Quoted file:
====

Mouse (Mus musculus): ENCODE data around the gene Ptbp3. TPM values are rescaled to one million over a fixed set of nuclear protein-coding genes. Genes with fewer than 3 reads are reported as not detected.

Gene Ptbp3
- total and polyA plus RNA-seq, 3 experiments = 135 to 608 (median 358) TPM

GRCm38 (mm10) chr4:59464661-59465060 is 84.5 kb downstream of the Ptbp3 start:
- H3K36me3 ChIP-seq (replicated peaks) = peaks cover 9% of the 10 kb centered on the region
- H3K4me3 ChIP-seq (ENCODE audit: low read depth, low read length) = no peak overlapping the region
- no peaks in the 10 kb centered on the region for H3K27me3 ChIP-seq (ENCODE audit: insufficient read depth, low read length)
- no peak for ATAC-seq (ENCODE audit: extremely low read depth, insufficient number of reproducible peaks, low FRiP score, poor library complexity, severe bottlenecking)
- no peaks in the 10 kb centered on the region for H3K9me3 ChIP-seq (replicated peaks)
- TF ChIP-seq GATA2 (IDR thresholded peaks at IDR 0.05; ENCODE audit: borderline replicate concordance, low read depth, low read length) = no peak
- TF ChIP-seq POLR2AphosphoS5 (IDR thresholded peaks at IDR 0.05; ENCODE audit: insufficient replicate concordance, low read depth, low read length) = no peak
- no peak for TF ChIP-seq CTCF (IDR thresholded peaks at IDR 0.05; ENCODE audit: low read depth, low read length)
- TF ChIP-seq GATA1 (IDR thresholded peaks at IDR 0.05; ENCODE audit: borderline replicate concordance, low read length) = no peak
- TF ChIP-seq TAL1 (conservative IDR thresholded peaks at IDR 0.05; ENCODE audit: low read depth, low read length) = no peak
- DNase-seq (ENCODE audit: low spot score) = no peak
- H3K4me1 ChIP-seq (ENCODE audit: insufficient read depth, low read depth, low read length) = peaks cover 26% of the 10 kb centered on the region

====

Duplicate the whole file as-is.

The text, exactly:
Mouse (Mus musculus): ENCODE data around the gene Ptbp3. TPM values are rescaled to one million over a fixed set of nuclear protein-coding genes. Genes with fewer than 3 reads are reported as not detected.

Gene Ptbp3
- total and polyA plus RNA-seq, 3 experiments = 135 to 608 (median 358) TPM

GRCm38 (mm10) chr4:59464661-59465060 is 84.5 kb downstream of the Ptbp3 start:
- H3K36me3 ChIP-seq (replicated peaks) = peaks cover 9% of the 10 kb centered on the region
- H3K4me3 ChIP-seq (ENCODE audit: low read depth, low read length) = no peak overlapping the region
- no peaks in the 10 kb centered on the region for H3K27me3 ChIP-seq (ENCODE audit: insufficient read depth, low read length)
- no peak for ATAC-seq (ENCODE audit: extremely low read depth, insufficient number of reproducible peaks, low FRiP score, poor library complexity, severe bottlenecking)
- no peaks in the 10 kb centered on the region for H3K9me3 ChIP-seq (replicated peaks)
- TF ChIP-seq GATA2 (IDR thresholded peaks at IDR 0.05; ENCODE audit: borderline replicate concordance, low read depth, low read length) = no peak
- TF ChIP-seq POLR2AphosphoS5 (IDR thresholded peaks at IDR 0.05; ENCODE audit: insufficient replicate concordance, low read depth, low read length) = no peak
- no peak for TF ChIP-seq CTCF (IDR thresholded peaks at IDR 0.05; ENCODE audit: low read depth, low read length)
- TF ChIP-seq GATA1 (IDR thresholded peaks at IDR 0.05; ENCODE audit: borderline replicate concordance, low read length) = no peak
- TF ChIP-seq TAL1 (conservative IDR thresholded peaks at IDR 0.05; ENCODE audit: low read depth, low read length) = no peak
- DNase-seq (ENCODE audit: low spot score) = no peak
- H3K4me1 ChIP-seq (ENCODE audit: insufficient read depth, low read depth, low read length) = peaks cover 26% of the 10 kb centered on the region